(My latest entry in Patti Abbott's Friday Forgotten Books. For the complete list, head on over to her blog.)
Most of these forgotten books are rare gems out of the public eye that bloggers want other readers to remember. I mean, really, why would a blogger spend the time to post a “Keep Away” sign for a book best left forgotten? The good folks over at DC Comics probably have some hopes that various titles throughout it’s long publishing history remain forever forgotten. You wouldn’t think Batman would be on that list and he isn’t...assuming you overlook the 1950s output. This is the era where Batman fought aliens, met various Batmen of other countries, and had a bunch of silly adventures that don’t fall in line with the darker tone most prominent in the 1940s and from the 1970s onward.
Grant Morrison didn’t overlook the 1950s. In fact, he took a most novel approach: reincorporate some of the more outlandish elements of the 1950s Batman stories and put them back in the larger canon. Batman: The Black Glove is one of the story arcs that does precisely that.
In Part I of The Black Glove, Batman and Robin (Tim Drake) travel to an isolated Caribbean island to meet up with other crime fighters from across the world. These guys (and one gal) are The International Club of Heroes, AKA “The Batmen of Other Nations” story from the 1950s. You have the Indian Batman, a dude called Wingman, a swashbuckling swordsman, a guy from England. (Hey! This was the 1950s, remember?) Once the Dynamic Duo arrive on the island, a sort of “Ten Little Indians” scenario starts where certain characters start being killed and it’s up to Bats, Robin, and the other Club members (who don’t necessarily trust Batman) to solve the problem before they all perish.
Part II of the story arc involves a Gotham City Police Department initiative to train certain policemen to be Batman in case the real hero dies. Bat-mite shows up in this one as Bruce/Batman has a heart attack and is captured. Here, Bruce remembers forgotten events (i.e., the original 1950s Batman stories) as he attempts to defeat his kidnapper. The end result sets up a couple of things. One, the giant “R.I.P.” story line, and two, the presence of a dark, criminal group known as The Black Glove whose sole purpose is a years-long undermining and destruction of Batman himself.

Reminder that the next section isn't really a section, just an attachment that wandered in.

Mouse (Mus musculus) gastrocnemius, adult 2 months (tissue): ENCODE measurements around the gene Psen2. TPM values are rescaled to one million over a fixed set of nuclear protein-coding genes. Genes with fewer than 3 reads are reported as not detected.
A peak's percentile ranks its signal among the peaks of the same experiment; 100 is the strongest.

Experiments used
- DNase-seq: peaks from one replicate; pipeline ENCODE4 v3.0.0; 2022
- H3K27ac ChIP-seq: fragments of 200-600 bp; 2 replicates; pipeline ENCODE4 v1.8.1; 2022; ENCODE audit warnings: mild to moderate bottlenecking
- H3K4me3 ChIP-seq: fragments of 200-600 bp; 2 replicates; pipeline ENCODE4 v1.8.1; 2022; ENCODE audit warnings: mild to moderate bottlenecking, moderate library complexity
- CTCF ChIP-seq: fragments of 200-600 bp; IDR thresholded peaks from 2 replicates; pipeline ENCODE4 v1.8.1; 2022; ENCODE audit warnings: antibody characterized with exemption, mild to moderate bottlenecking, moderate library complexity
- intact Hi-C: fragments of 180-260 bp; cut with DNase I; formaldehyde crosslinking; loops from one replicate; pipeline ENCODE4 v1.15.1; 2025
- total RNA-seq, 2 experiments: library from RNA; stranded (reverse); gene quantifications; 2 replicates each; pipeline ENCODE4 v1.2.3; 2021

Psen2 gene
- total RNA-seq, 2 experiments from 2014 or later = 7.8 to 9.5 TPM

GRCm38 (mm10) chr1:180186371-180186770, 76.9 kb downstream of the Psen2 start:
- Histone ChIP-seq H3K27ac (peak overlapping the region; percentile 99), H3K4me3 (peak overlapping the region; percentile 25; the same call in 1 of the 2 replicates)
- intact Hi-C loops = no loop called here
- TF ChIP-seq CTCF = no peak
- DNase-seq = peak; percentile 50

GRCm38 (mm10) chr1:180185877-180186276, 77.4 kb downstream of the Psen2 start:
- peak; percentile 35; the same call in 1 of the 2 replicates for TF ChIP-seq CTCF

It’s a good story, although I think the first part is more fun. The second is deeper with a decided psychological bent to it. Morrison delves into the elephant in the room when it comes to the Dark Knight: that, technically, Bruce Wayne is mentally disturbed to do what he does. A new lady friend of Bruce, Jezebel Jet, calls him on it and puts a name to it. And, just like any good monthly comic, the last panel is one of the biggest cliffhangers I’ve seen in a long time.
As I catch up on the Bat-stories I’ve missed these past few years, I started here. It leads into the “R.I.P.” story arc, followed by “What Ever Happened to the Caped Crusader” and “Final Crisis.” I enjoyed the books and the fresh take on an era most people dismiss out of hand. The artwork by Tony S. Daniel is vivid, colorful, evocative, and fluid. There’s a great number of visual homages to earlier stories that I enjoyed discovering and his use of various shapes and panels to tell the story was terrific.
DC Comics may have forgotten the stories from the 1950s but Grant Morrison didn’t. Now you can revisit a forgotten time in Batman’s history and see where it leads him. My review of Batman: R.I.P. will be next in this series.